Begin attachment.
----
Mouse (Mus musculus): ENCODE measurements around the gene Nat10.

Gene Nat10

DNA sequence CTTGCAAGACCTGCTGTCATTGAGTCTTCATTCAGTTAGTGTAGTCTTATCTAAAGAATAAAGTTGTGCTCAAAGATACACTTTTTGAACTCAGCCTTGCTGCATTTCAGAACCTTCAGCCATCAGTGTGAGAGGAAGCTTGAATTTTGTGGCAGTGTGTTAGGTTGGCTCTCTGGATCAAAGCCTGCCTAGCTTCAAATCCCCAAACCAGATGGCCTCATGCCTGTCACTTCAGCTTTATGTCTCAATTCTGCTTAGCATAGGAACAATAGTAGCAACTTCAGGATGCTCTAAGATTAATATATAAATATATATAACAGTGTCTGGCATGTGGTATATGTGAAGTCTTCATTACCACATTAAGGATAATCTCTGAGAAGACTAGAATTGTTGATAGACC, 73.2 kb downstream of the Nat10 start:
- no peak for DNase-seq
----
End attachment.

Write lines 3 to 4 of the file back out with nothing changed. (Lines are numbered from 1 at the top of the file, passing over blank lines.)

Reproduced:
DNA sequence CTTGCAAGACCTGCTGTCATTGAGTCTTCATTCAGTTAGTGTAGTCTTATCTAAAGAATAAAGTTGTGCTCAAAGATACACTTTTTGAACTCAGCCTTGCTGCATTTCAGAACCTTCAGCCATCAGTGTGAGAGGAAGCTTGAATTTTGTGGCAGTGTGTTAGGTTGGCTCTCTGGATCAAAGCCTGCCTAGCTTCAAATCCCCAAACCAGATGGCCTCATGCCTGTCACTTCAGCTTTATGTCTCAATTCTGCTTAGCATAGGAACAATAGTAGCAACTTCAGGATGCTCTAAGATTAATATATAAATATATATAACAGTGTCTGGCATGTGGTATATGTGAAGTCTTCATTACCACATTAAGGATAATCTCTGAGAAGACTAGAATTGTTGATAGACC, 73.2 kb downstream of the Nat10 start:
- no peak for DNase-seq